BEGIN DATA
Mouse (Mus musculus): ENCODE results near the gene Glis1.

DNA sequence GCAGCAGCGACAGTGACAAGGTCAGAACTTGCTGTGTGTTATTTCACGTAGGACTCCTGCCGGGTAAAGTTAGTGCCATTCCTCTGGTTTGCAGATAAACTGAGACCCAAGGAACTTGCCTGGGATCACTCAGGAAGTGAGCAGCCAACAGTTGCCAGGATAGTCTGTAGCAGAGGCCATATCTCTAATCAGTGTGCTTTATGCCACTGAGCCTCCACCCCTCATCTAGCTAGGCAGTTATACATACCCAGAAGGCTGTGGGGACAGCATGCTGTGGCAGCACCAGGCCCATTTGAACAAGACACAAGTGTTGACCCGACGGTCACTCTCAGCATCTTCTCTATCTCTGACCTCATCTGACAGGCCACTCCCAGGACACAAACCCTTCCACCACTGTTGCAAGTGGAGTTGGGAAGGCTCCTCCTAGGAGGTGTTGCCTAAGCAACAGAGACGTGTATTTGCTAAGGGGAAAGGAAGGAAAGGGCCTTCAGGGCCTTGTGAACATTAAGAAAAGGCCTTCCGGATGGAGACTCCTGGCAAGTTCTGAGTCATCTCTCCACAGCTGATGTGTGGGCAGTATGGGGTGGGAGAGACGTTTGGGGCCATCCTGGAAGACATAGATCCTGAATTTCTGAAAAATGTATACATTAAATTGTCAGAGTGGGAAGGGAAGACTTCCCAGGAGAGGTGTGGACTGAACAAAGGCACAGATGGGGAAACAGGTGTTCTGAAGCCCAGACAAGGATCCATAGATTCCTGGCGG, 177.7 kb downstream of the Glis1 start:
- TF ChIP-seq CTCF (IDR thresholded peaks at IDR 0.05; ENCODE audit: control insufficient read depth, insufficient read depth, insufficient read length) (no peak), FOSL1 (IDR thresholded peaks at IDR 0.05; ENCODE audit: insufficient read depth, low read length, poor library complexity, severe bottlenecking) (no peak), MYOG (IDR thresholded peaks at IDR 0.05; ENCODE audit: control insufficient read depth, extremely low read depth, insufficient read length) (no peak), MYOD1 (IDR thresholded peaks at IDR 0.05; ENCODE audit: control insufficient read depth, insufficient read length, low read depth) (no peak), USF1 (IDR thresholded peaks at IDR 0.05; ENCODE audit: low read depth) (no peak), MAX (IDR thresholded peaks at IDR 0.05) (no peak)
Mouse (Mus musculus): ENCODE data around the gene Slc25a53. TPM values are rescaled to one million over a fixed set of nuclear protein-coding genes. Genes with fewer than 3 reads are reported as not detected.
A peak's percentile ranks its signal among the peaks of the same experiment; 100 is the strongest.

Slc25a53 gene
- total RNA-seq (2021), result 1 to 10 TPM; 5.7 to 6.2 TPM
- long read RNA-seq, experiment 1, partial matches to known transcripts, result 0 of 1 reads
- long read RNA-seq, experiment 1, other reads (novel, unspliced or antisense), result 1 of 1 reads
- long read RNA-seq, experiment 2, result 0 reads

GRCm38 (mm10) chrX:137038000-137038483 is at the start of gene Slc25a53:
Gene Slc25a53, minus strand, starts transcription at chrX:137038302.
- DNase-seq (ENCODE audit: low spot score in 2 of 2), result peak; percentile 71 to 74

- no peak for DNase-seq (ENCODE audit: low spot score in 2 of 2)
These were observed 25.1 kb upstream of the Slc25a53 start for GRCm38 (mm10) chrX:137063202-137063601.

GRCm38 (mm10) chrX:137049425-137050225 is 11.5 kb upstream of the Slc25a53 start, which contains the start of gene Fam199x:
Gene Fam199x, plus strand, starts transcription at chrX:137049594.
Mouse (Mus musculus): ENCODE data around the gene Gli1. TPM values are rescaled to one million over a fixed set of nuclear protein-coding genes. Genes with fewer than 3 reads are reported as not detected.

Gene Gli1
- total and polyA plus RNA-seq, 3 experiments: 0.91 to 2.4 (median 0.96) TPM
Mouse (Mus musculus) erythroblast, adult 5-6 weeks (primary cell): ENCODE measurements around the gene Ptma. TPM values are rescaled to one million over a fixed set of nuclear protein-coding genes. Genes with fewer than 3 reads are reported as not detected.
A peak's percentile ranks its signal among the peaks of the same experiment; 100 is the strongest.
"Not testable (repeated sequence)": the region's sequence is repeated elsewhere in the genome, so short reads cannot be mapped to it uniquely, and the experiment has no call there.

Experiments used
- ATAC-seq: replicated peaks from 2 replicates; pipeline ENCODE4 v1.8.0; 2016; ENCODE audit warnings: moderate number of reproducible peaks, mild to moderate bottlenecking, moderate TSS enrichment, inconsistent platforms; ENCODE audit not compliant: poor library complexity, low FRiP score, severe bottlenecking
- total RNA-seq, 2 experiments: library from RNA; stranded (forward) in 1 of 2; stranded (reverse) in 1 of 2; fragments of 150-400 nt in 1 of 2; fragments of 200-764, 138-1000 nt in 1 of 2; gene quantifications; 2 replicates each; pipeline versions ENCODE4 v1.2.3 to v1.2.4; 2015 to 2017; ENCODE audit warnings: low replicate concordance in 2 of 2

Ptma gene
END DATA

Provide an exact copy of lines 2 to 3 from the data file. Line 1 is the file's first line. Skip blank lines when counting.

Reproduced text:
DNA sequence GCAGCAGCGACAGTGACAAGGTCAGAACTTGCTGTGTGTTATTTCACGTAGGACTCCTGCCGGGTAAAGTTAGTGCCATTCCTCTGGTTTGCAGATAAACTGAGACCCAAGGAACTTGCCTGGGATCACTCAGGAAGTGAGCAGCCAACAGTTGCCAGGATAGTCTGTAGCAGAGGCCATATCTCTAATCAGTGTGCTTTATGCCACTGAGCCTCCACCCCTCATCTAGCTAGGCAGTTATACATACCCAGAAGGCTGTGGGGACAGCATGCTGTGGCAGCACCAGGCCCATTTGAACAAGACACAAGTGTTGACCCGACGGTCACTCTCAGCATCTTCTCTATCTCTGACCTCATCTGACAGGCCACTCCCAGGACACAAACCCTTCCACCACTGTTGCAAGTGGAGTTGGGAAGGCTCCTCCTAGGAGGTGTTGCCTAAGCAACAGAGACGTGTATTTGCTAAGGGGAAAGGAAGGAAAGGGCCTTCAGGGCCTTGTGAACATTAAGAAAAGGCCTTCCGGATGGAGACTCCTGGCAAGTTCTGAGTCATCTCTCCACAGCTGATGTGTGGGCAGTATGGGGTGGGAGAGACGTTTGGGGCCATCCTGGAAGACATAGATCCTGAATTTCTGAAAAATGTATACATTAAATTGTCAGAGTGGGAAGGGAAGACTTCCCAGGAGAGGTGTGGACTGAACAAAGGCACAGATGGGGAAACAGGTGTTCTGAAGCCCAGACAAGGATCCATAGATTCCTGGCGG, 177.7 kb downstream of the Glis1 start:
- TF ChIP-seq CTCF (IDR thresholded peaks at IDR 0.05; ENCODE audit: control insufficient read depth, insufficient read depth, insufficient read length) (no peak), FOSL1 (IDR thresholded peaks at IDR 0.05; ENCODE audit: insufficient read depth, low read length, poor library complexity, severe bottlenecking) (no peak), MYOG (IDR thresholded peaks at IDR 0.05; ENCODE audit: control insufficient read depth, extremely low read depth, insufficient read length) (no peak), MYOD1 (IDR thresholded peaks at IDR 0.05; ENCODE audit: control insufficient read depth, insufficient read length, low read depth) (no peak), USF1 (IDR thresholded peaks at IDR 0.05; ENCODE audit: low read depth) (no peak), MAX (IDR thresholded peaks at IDR 0.05) (no peak)